CHE 117L PROCEDURE A. TITRATION OF A KNOWN SOLUTION OF MgCl2 1. Rinse your 50 mL buret with a small amount of EDTA solution.

Spring 2009

2. Fill the buret with the EDTA solution. Note in your lab book the correct concentration of the solution from the bottle and record the initial level of your solution in the buret to the nearest 0.01 mL. 3. Use a graduated cylinder to add EXACTLY 5.00 mL of the magnesium chloride solution to an Erlenmeyer flask. 4. Dilute this solution with 50 mL of DEIONIZED water. Do NOT use regular tap water. 5. Now add 5 mL of the buffer solution to bring the solution to a pH of 10. 6. Stir or swirl this solution gently while adding the Eriochrome Black T solution (3 to 5 drops) to get an easily visible color. 7. Carefully titrate this solution with the EDTA solution from the buret until the color of the sample changes from red to purple to blue. Remember to swirl the flask constantly to see a uniform color. 8. Near the endpoint add drop by drop from the buret. As soon as the color of the solution has changed to a uniform blue, stop the titration and record the final level of EDTA solution in the buret to the nearest 0.01 mL. 9. Repeat the above experiment so that each person has done two titrations of the known solution of magnesium chloride. 10. Find an average of the volume of EDTA for each trial to titrate 5.00 mL of magnesium chloride solution. 11. Use this average volume to calculate the experimental concentration of magnesium chloride. B. TITRATION OF AN UNKNOWN SOLUTION OF WATER 1. Measure and record the pH of your solution. 2. Use the same procedure above EXCEPT in step 3 use exactly 10.00 mL of your unknown water sample if it is fresh water OR 2.00 mL sample size if your unknown is salt water. Each person will do two titrations of the same unknown solution. 3. Find an average of the volume of EDTA for each trial that was used to titrate your unknown water sample. 4. Use this average volume to calculate the experimental concentration of calcium and magnesium ions in the unknown water solution.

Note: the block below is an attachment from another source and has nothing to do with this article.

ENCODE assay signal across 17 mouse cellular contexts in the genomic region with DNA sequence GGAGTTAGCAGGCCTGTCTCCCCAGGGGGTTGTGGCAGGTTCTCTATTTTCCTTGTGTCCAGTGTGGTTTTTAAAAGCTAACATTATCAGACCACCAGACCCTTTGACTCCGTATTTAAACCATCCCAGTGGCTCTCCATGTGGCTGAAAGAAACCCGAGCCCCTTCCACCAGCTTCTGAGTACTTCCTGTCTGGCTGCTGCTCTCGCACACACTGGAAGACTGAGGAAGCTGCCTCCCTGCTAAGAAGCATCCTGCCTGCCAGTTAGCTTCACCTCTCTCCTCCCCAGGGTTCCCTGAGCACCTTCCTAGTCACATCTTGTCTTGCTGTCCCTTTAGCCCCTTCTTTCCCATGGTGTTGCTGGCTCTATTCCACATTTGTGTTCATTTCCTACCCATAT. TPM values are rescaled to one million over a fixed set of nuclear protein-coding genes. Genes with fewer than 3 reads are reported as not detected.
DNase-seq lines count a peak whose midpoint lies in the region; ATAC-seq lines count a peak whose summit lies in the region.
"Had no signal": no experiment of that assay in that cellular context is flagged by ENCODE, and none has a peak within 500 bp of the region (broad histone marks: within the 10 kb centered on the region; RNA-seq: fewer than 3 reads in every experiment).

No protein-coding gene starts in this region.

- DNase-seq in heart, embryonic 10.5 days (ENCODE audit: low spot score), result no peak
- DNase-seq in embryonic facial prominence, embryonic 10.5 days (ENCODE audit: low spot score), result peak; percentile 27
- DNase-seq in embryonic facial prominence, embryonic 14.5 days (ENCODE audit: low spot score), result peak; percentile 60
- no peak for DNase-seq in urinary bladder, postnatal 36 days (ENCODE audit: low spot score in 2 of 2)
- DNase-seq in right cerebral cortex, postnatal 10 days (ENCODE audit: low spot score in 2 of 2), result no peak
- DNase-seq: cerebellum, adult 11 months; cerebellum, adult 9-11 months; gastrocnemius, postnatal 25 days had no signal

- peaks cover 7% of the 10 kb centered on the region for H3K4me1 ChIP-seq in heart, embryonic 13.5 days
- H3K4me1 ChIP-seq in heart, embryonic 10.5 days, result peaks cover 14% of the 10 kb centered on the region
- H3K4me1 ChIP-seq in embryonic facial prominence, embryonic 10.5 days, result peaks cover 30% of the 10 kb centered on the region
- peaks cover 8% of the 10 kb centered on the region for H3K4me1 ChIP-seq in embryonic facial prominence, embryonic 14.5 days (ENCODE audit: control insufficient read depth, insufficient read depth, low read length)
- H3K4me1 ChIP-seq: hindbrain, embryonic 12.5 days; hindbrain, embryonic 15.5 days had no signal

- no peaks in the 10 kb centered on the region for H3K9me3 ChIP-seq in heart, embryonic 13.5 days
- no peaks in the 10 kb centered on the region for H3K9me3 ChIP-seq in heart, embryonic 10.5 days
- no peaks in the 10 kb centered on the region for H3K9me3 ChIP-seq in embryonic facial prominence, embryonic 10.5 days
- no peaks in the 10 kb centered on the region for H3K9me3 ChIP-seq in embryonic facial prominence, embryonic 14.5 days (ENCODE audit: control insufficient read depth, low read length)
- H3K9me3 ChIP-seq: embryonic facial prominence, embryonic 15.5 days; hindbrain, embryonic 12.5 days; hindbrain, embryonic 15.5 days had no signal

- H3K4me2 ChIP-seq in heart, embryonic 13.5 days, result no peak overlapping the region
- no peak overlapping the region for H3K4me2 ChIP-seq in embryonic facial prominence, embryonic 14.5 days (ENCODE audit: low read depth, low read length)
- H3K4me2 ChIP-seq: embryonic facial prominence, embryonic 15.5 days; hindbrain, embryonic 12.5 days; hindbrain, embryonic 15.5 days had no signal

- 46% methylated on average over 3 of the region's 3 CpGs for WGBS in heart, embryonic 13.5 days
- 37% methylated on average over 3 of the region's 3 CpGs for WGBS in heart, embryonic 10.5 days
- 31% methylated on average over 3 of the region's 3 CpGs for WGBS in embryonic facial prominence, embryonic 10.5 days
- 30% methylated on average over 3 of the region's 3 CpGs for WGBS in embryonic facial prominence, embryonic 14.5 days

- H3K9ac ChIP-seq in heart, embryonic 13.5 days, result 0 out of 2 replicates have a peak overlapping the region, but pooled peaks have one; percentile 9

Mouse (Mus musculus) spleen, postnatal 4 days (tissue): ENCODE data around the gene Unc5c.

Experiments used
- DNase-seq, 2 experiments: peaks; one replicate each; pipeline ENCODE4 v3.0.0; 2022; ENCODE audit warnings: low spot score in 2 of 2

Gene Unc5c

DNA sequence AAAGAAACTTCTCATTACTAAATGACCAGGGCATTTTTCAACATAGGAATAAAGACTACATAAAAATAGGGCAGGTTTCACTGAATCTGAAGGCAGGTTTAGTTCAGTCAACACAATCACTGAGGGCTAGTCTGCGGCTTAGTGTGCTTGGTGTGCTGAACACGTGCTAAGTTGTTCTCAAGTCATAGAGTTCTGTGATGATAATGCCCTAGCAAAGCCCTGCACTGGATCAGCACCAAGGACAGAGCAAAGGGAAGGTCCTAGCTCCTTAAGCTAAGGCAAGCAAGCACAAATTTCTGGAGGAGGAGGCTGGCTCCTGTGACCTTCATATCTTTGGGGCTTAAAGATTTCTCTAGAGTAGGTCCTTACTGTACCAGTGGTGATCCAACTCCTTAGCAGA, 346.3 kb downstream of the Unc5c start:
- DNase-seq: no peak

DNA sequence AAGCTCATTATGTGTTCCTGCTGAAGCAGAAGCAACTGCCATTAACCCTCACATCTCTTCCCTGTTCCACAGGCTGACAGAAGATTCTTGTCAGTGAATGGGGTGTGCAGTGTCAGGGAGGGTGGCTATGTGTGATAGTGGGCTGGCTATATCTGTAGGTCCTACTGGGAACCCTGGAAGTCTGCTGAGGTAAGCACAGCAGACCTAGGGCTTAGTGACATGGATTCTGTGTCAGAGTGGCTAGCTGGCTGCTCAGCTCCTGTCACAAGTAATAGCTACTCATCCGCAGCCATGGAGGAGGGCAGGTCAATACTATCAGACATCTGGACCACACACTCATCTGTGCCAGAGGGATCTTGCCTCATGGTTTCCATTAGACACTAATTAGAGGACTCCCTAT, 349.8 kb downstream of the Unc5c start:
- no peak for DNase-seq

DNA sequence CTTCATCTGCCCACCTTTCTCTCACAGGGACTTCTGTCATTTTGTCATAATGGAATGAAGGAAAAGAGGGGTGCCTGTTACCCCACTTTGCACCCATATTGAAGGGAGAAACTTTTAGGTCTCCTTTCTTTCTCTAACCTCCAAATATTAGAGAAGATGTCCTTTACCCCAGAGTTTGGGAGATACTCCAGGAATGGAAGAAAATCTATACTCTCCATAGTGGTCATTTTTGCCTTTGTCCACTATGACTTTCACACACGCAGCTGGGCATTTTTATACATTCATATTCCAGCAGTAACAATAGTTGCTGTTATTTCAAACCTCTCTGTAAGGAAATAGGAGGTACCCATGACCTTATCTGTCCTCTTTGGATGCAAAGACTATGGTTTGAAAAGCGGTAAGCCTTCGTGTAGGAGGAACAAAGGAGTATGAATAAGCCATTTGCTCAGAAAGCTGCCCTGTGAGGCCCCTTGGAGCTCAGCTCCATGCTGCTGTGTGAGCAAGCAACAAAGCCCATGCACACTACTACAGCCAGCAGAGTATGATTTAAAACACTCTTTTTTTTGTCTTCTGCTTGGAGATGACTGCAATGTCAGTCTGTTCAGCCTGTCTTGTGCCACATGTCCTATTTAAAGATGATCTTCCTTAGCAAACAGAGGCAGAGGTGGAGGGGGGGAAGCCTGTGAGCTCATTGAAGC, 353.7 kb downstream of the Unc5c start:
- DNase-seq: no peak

CHE 117L Section________________________

Spring 2009 Name_____________________________________

PRE-LAB QUESTIONS. (10 pts) Answer on this page, before coming to lab. 1. Why is the ocean salty?

2. What is the mole ratio between magnesium ion and EDTA in this experiment?

3. Why shouldnt you use tap water to dilute your experimental solution?

CHE 117L Section________________________

Spring 2009 Name_____________________________________

Beginning questions & ideas: What do you want to know or already know? (4 pts)

Tests & Procedures: What did you do to answer your questions or prove your idea? (4 pts)

Observations: What did you observe from each test and procedure? (10 pts)

CHE 117L

Spring 2009

Claims: What are the answers to your questions or the ideas that you claimed? (4 pts)

Evidence: What evidence supports your claims? (6 pts)

Reflection: What have you learned from this activity? (2 pts)

CHE 117L POSTLAB QUESTIONS (10 pts)

Spring 2009

1. How did the pH and hardness of your water sample relate to the hardness of the other water samples done in your class?

2. If you step outside and catch rain drops in a bucket what would you expect the water hardness of this water to be?

3. What do you think was the most significant source of systematic error in this experiment?